1. More exposure to the partners – I still have never met Paul Graham or Jessica Livingston, the most prominent YC founders, nor seen them present.  My entire exposure to 5 members of the extended YC partner group lasted the 10 minutes of our interview, and the “thanks, but no thanks” email we received later that night.  YC hosts an event called Startup School, but not all YC interviewees gets invites – I did not. To give entrepreneurs a little more “bang for the buck” of the experience, I would challenge the team to host a lecture and networking event for invited interviewees the day before interviews begin.  Give us a flavor for the YC dinners we would enjoy if accepted.

  2. More constructive feedback – We received a couple nuggets of useful feedback in our rejection email, but mostly it boiled down to “we don’t believe customers want this product” and “we tried to think of a better, similar idea, but couldn’t.” There’s an opportunity to “pay it forward” to the rejected entrepreneurs by giving them a taste of the sage wisdom YC could provide as startup mentors and advisors.

    What made you question our evidence of customer demand for this product?  What approaches could we take to test market demand further?  Were there nuggets of the product concept, of the market, of the customer acquisition strategy, of the monetization model, that you thought had promise? I recognize this would come at some cost to YC: either more time invested per interviewing team and more days of interviews, fewer interviews, or longer delays in notifications of rejection. Nevertheless, if the interviewers invested 5 minutes post-interview brainstorming some tips for each team, these could easily be communicated by a single interviewer.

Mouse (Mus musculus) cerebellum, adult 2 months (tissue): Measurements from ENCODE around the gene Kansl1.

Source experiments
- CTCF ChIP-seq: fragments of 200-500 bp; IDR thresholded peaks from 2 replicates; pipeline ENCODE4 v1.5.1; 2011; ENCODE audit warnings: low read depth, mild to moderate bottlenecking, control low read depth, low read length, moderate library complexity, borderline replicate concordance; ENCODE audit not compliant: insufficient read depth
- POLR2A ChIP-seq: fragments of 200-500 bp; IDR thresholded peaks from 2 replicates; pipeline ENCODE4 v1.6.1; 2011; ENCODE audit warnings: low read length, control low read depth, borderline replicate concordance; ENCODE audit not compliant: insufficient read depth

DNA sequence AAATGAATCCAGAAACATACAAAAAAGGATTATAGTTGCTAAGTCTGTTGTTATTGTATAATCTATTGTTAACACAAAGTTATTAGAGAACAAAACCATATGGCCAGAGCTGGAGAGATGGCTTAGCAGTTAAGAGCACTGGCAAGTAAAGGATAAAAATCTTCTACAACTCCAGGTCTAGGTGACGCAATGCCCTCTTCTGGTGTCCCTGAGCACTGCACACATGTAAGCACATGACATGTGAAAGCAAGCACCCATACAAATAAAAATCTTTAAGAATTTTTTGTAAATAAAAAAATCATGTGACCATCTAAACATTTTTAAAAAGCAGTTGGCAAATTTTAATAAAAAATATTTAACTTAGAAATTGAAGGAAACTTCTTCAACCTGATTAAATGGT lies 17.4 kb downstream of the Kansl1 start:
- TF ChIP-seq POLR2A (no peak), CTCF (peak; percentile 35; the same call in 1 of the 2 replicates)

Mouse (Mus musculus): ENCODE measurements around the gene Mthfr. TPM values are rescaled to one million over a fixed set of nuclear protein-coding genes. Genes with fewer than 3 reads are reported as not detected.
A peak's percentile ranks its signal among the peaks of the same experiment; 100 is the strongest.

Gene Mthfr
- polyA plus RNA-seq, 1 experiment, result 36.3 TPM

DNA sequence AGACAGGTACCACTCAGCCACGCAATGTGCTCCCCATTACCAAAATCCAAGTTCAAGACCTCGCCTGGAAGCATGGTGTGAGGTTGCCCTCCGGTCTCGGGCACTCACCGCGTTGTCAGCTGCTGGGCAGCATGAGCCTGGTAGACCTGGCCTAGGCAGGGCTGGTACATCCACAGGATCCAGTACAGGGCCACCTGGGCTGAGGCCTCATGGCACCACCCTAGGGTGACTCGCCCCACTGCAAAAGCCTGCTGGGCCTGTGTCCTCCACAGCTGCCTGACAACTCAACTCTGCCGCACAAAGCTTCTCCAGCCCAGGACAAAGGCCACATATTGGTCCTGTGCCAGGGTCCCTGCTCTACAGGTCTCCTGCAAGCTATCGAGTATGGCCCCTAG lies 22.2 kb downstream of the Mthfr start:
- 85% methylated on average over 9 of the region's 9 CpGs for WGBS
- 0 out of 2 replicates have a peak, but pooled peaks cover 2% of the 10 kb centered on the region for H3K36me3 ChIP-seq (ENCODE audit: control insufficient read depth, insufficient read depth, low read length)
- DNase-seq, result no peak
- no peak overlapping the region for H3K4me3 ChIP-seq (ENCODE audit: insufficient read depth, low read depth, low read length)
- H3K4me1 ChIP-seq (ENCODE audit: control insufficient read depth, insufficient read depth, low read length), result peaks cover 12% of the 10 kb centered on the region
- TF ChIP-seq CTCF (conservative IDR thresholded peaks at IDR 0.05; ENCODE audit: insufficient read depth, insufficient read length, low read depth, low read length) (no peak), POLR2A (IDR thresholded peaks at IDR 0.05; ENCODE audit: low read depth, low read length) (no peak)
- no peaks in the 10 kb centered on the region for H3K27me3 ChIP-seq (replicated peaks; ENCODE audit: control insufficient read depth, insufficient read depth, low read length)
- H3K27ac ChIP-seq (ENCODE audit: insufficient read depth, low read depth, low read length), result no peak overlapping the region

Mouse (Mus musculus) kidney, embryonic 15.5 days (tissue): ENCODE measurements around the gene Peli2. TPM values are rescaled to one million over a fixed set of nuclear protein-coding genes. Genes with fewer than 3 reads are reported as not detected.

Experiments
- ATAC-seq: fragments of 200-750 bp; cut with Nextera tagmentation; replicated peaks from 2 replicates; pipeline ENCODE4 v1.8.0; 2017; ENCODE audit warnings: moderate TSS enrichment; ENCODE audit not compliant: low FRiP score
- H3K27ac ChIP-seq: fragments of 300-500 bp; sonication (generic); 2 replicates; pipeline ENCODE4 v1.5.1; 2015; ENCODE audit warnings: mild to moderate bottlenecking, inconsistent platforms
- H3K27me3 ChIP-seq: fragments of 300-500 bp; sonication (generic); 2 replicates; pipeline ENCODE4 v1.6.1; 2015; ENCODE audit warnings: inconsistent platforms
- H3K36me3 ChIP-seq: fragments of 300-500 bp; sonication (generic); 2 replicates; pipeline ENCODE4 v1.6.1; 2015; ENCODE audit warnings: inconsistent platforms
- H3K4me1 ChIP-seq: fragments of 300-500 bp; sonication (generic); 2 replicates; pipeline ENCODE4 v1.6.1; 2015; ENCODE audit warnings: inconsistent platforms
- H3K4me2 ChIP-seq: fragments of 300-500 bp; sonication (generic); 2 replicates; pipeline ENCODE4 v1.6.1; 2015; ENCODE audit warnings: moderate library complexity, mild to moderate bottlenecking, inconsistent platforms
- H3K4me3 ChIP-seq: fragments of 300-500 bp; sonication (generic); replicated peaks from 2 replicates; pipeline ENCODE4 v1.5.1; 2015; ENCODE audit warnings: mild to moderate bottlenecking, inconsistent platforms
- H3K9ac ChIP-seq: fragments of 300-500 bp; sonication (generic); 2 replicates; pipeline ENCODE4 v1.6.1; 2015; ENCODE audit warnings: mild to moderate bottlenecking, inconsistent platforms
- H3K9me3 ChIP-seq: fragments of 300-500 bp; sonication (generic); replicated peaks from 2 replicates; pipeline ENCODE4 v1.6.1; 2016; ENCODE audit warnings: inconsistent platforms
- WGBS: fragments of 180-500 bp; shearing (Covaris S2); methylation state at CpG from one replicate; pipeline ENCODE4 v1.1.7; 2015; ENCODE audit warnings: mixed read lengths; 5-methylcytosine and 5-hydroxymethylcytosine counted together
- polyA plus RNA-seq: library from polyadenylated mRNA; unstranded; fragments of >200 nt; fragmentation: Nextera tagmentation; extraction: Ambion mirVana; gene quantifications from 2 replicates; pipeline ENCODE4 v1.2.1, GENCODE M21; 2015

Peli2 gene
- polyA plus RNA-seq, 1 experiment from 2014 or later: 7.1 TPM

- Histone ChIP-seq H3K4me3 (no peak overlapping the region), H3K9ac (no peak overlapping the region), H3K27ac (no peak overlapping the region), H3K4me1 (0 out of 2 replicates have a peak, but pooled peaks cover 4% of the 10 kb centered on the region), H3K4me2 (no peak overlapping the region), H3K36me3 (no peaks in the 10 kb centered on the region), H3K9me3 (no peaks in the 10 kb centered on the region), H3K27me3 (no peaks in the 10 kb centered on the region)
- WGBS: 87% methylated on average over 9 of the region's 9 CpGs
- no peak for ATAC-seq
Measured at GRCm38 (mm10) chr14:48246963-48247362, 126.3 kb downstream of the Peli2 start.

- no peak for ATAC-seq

3. Demonstrate your commitment to “The Team” – Little about the questions asked in our interview, nor the rejection email, reflected YC’s statement that their primary yardstick for inclusion is the quality of the team, not the idea.

    How do we choose who to fund? The people in your group are what matter most to us. We look for brains, motivation, and a sense of design… Your idea is important too, but mainly as evidence that you can have good ideas.

    The interview experience should reflect this. Ask us to bring screenshots or include links to our prior work if you want to see our sense of design. More importantly: address the shortcomings you saw in our team in your rejection – that way we can seek self-improvement and/or recruit to plug the hole.

Why Y Combinator Should Care

YC remains undisputedly the most successful startup accelerator program.  At the same time, competition is coming from many angles, including accelerators with similar models like AngelPad and TechStars, incubators with a more hands-on and resource-intensive approach like The HatteryRaj Kapoor‘s more intimate “operating advisor” model with, and others.

For YC to continue to lead the pack, it must continue to have a disproportionate number of biggest startup successes coming out of its program.  The only way to do that is to keep seeing the best ideas and entrepreneurs.

The best way to ensure they see the best entrepreneurs?  Make sure YC has a sterling reputation both in the eyes of those who succeeded in getting accepted, and those who didn’t make it on their first try.  They should want to make sure they see not just GoodApril, but also my next startup, and those of the next generation of founders who ask me about my experience.


Let me re-iterate that we don’t regret our YC experience.  YC should keep innovating, however, to make the experience even better for the entrepreneurs.

Many thanks to BoDavid, and Jason (YC founders at FutureAdvisor, Bump, and Leaky), Brady (of Khosla Ventures) and the several other friends and acquaintances who helped us prepare for YC.

Appendix 1 – How our interview progressed:

Almost exactly 10 minutes total

  • Shake hands, get seated
  • Asked to close laptops with prototypes loaded (they never looked at it)
  • “How are you different from TurboTax?”
  • “Are you guys tax experts?”
  • “Who needs this?”
  • “What was the specific situation [Benny] had with the IRS [that inspired the idea]?”
  • “How much money can you save the average customer?”
  • “What are the top 3 tax saving algorithms?”
  • “You data do you need beyond what you can get from banks, and how do you get it?”
  • Thanks, shake hands, walk out